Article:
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Ann Clin Transl Neurol. 2014 Aug;1(8):534-43. doi: 10.1002/acn3.81. Epub 2014 Jul 19.

Diagnostic accuracy of CSF Ab42 and florbetapir PET for Alzheimer's disease.

Author information

1
Clinical Neurochemistry Laboratory, Institute of Neuroscience and Physiology, Sahlgrenska Academy at the University of Gothenburg Mölndal, Sweden ; Department of Radiology and Biomedical Imaging, University of California San Francisco, California ; Department of Veterans Affairs Medical Center, Center for Imaging of Neurodegenerative Diseases San Francisco, California.
2
Department of Radiology and Biomedical Imaging, University of California San Francisco, California.
3
Helen Wills Neuroscience Institute and School of Public Health, University of California Berkeley, California.
4
Division of Biostatistics and Bioinformatics, Department of Family & Preventive Medicine, University of California, San Diego La Jolla, California.
5
Department of Pathology and Laboratory Medicine, Institute on Aging, Center for Neurodegenerative Disease Research, University of Pennsylvania School of Medicine Philadelphia, Pennsylvania.
6
Clinical Neurochemistry Laboratory, Institute of Neuroscience and Physiology, Sahlgrenska Academy at the University of Gothenburg Mölndal, Sweden ; UCL Institute of Neurology Queen Square, London, WC1N 3BG, United Kingdom.
7
Clinical Neurochemistry Laboratory, Institute of Neuroscience and Physiology, Sahlgrenska Academy at the University of Gothenburg Mölndal, Sweden.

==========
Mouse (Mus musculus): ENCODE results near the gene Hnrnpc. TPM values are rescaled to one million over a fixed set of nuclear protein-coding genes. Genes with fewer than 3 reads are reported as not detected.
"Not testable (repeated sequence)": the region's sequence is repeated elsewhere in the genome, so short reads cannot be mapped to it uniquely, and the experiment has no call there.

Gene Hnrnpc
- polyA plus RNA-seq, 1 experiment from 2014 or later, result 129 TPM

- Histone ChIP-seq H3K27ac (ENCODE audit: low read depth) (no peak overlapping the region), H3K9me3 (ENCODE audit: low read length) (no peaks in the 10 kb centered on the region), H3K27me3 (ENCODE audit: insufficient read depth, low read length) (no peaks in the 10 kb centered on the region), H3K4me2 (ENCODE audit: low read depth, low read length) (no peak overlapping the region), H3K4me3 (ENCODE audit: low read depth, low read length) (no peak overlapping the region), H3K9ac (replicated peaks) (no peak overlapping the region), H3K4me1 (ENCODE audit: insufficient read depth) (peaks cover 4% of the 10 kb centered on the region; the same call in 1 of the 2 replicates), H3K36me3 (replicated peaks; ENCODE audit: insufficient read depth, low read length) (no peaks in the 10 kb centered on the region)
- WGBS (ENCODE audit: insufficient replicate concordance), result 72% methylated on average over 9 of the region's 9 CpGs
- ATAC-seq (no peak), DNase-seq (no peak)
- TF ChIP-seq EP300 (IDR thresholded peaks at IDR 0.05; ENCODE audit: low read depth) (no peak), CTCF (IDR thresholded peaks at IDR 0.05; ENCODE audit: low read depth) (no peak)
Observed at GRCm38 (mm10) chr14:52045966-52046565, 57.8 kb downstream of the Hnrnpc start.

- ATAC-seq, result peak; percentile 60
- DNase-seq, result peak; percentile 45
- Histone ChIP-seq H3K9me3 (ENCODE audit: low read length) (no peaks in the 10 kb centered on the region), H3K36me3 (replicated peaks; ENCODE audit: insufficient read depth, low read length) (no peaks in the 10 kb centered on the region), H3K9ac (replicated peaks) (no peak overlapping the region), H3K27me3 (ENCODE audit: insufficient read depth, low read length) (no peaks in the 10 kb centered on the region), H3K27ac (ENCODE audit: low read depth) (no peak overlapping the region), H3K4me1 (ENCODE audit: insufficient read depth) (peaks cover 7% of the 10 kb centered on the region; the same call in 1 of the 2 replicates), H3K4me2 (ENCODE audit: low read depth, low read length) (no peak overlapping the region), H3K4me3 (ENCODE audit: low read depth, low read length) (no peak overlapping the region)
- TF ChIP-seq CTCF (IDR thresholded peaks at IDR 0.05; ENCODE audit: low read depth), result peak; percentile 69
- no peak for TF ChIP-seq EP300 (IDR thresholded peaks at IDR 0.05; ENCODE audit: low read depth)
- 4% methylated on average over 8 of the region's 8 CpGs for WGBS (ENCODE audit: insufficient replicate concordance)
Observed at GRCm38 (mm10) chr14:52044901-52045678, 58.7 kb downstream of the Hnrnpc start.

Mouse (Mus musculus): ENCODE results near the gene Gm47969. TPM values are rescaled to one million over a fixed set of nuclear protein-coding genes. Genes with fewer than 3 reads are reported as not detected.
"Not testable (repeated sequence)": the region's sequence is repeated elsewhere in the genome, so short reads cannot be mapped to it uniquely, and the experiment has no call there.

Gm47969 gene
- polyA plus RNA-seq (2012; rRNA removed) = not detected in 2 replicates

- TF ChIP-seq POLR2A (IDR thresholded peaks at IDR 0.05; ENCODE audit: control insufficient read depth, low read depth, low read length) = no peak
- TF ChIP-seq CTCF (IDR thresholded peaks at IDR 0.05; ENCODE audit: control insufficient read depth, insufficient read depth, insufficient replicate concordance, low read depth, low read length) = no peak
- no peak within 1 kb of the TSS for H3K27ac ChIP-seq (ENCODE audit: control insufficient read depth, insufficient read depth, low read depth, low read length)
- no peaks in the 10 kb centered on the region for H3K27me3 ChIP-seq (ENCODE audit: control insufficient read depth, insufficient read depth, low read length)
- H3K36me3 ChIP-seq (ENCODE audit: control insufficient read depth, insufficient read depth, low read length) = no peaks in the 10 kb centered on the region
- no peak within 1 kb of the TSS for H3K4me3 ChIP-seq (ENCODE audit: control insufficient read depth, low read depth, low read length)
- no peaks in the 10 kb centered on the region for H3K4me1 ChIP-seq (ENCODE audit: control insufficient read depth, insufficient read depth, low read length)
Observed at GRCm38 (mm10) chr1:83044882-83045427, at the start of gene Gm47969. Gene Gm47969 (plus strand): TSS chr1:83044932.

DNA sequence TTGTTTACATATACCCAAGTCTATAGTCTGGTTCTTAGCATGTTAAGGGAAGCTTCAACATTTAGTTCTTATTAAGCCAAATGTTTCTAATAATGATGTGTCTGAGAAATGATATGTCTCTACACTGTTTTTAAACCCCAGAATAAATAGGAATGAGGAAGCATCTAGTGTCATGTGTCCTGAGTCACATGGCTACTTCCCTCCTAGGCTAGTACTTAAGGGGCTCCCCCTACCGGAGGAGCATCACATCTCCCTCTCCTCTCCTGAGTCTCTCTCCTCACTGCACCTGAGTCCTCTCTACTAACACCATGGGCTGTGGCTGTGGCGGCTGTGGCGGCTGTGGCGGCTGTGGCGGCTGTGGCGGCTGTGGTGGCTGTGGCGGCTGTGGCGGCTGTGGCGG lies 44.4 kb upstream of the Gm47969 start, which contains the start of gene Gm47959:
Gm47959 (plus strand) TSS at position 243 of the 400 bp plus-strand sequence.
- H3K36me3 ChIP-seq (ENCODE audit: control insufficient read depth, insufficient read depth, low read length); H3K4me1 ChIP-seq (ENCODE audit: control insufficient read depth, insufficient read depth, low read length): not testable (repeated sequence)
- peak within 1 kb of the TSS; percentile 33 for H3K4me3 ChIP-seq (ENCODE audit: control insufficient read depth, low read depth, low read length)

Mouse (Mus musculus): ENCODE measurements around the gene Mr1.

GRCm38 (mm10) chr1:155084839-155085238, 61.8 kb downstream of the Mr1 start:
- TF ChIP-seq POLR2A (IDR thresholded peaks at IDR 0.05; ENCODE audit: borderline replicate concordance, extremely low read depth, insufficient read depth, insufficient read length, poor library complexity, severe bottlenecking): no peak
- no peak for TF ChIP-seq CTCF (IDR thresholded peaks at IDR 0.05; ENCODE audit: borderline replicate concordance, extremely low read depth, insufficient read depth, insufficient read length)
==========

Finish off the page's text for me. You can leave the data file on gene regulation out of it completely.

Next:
8
Department of Radiology and Biomedical Imaging, University of California San Francisco, California ; Department of Veterans Affairs Medical Center, Center for Imaging of Neurodegenerative Diseases San Francisco, California.

Abstract

BACKGROUND:

Reduced cerebrospinal fluid (CSF) β-amyloid42 (Aβ42) and increased florbetapir positron emission tomography (PET) uptake reflects brain Aβ accumulation. These biomarkers are correlated with each other and altered in Alzheimer's disease (AD), but no study has directly compared their diagnostic performance.

METHODS:

We examined healthy controls (CN, N = 169) versus AD dementia patients (N = 118), and stable (sMCI; no dementia, followed up for at least 2 years, N = 165) versus progressive MCI (pMCI; conversion to AD dementia, N = 59). All subjects had florbetapir PET (global and regional; temporal, frontal, parietal, and cingulate) and CSF Aβ42 measurements at baseline. We compared area under the curve (AUC), sensitivity, and specificity (testing a priori and optimized cutoffs). Clinical diagnosis was the reference standard.

RESULTS:

CSF Aβ42 and (global or regional) PET florbetapir did not differ in AUC (CN vs. AD, CSF 84.4%; global PET 86.9%; difference [95% confidence interval] -6.7 to 1.5). CSF Aβ42 and global PET florbetapir did not differ in sensitivity, but PET had greater specificity than CSF in most comparisons. Sixteen CN progressed to MCI and AD (six Aβ negative, seven Aβ positive, and three PET positive but CSF negative).

INTERPRETATION:

The overall diagnostic accuracies of CSF Aβ42 and PET florbetapir were similar, but PET had greater specificity. This was because some CN and sMCI subjects appear pathological using CSF but not using PET, suggesting that low CSF Aβ42 not always translates to cognitive decline or brain Aβ accumulation. Other factors, including costs and side effects, may also be considered when determining the optimal modality for different applications.

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